If, I would summarize the MBAs for mid career folks, it will be the following:

    1- Sloan Fellows programs at MIT and Stanford (downsides: no career support, and very very very expansive, and for already established folks)
    2- IBEAR (downside: expensive)
    3- SMU, Purdue (downside: reputation worldwide compared to the above, but they are good schools)

    If you want to include the other one year MBAs for younger students, then the list would be:

    1- Sloan Fellows (The absence of the career support is BIG disadvantage here)
    2- Kellogg
    3- Cornell
    4- Emory
    5- USC+ Notre Dame+ Purdue+SMU+Florida,…

    If, you can get the IBEAR to give you some money, it is really good program.

    best of luck..

  • AgeingAspirant

    Pretty interesting Review.
    There are few more 1 year MBAs in USA which this article doesn’t mention. The UW Foster GEMBA and SMU Cox Fast Track MBA. What are your views about them? Any Idea?
    I have admits from above programs in addition to IBEAR. My analysis weighs them more or less same considering Post MBA career in IT Product Management/Strategy/Consulting. Can you provide any inputs which should help me decide 1 over others? Are you aware of placements statistics Post MBA for IBEAR?
    Any help is highly appreciated.

  • Maham

    Thanks for the reply, John!
    I think I will retake the GMAT and improve my chances of getting in!

  • I think the 650 won’t kill you, given your work experience with two very well known companies. But there’s no doubt that you are on the cusp with a 650 and would be better off at 680 or above.

  • Maham

    Hey guys,

    So I am planning to apply for Kellogg’s One-Year MBA and I thought I would get some insight from here. The article mentions that schools are not extremely GMAT conscious when it comes to one year programs, so do I stand a chance at my current 650 GMAT score?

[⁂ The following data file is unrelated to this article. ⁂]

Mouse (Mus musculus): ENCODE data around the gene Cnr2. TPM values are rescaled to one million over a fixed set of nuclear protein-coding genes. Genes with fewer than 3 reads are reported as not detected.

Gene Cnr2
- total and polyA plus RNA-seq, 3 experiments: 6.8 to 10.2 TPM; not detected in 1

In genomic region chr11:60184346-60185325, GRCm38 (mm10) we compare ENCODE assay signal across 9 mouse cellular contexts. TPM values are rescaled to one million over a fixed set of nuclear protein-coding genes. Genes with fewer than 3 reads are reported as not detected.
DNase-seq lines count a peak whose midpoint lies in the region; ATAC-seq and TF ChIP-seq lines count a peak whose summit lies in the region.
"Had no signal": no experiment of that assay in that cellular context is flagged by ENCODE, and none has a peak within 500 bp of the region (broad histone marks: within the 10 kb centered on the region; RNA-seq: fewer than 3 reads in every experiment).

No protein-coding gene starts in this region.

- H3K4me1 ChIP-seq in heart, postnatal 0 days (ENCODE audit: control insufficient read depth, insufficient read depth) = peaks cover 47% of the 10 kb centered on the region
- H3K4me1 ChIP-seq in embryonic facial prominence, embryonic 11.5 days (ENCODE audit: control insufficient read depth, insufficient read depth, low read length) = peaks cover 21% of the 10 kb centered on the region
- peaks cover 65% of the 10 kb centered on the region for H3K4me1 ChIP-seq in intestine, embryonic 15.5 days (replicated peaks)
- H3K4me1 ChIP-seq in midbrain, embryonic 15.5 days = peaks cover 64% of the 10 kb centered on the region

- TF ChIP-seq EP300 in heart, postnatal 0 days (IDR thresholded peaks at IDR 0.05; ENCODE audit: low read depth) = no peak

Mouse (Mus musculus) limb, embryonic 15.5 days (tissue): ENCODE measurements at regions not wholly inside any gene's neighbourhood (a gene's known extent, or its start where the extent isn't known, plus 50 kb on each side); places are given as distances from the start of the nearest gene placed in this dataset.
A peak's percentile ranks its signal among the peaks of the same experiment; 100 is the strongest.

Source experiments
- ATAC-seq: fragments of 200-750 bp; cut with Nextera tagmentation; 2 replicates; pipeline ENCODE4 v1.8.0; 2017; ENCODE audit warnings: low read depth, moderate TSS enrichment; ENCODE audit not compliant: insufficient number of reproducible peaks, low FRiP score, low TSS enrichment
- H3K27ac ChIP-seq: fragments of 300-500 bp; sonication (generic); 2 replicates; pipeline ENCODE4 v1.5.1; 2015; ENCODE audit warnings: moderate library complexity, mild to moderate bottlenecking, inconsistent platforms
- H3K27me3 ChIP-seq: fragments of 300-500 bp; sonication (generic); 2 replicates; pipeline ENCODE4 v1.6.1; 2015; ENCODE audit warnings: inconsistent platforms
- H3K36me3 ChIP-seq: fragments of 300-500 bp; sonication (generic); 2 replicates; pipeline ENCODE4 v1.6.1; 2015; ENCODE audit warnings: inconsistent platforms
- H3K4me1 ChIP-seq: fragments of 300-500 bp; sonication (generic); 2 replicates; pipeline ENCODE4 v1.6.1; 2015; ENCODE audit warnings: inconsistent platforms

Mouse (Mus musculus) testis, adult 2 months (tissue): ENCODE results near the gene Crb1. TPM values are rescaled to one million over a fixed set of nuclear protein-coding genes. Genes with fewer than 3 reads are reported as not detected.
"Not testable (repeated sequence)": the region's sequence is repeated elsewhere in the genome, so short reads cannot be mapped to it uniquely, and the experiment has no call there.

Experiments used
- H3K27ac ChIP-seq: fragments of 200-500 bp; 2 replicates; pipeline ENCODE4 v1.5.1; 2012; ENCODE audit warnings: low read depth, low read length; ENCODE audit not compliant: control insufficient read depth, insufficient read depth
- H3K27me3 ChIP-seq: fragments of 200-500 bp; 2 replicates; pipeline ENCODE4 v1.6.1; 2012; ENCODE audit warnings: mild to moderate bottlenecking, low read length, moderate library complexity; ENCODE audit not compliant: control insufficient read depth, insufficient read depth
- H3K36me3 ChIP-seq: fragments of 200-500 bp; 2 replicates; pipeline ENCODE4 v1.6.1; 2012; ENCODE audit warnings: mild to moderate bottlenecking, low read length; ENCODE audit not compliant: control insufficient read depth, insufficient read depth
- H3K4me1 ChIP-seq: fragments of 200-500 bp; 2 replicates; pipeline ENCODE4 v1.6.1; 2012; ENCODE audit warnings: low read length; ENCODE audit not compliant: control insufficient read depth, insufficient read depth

I am a 26 year old Pakistani female with 3 years of work experience as a market research executive with Nielsen and Product Manager with Novartis.

    I have given my TOEFL exam and scored 115/120 and am contemplating retaking the GMAT, but I fear I will not be able to raise the quant score significantly.

  • akshay

    dudee.. I believe you.. duh….give me a break..

  • BCG

    It depends on the career goals and what the program has to offer. Our boss enrolled in the IBEAR despite been accepted into the Kellogg 1Y program.

  • WESTern

    Don’t underestimate the USC Marshall brand. It is highly regarded by business world.

  • Harold

    But an MBA is more about “brand”. Do you think the name of USC will ever become close to MIT or Stanford? !

  • MBA-Recruiting

    comparing the IBEAR MBA with other is not fair. IBEAR is very unique offering. This program is exclusively designed for mid career managers with minimum of six years of work experience. You can not compare it with Kellogg 1Y or Cornell AMBA. For MIT and Stanford, they seem to offer executive programs with some relaxed admission standards. It looks for me that people attending MIT Sloan or Stanford MSx are largely looking for prestige which is not a good sign.

  • gema

    it is still hard to believe.

  • eddysham

    Yes, and it happened many times. The reason, Stanford Msx is NOT an MBA. MIT Sloan is an executive with easy entrance (No GMAT required). On Other hand, USC IBEAR MBA is REAL course with 56 credits (the traditional two year MBA is 63 credits) The core courses are same, the same electives. In Stanford, courses for MSx are customized exclusively for them, not the same quality of the MBA. I hope you can understand now, why many people pick USC IBEAR over Sloan and MSx…

  • Kamran

    Thank you Nathan. How would you compare the IBEAR MBA to the European Programs such as INSEAD, IE, and IMD? For someone 34 years old, and needs quality education and sponsored by his company, i.e no need to worry about career. I got the feeling that even if ranked higher, non US schools are not on par with US schools with respect of quality education, faculties, universities resources, life experience , and the superiority in business education. I would appreciate it highly if could elaborate on the IBEAR program in particular comparing it with others.

  • toptier

    and do you think someone got into MIT Sloan or Stanford will turn it for USC ? Would love to hear your reasoning…

  • Fortune-500-CTO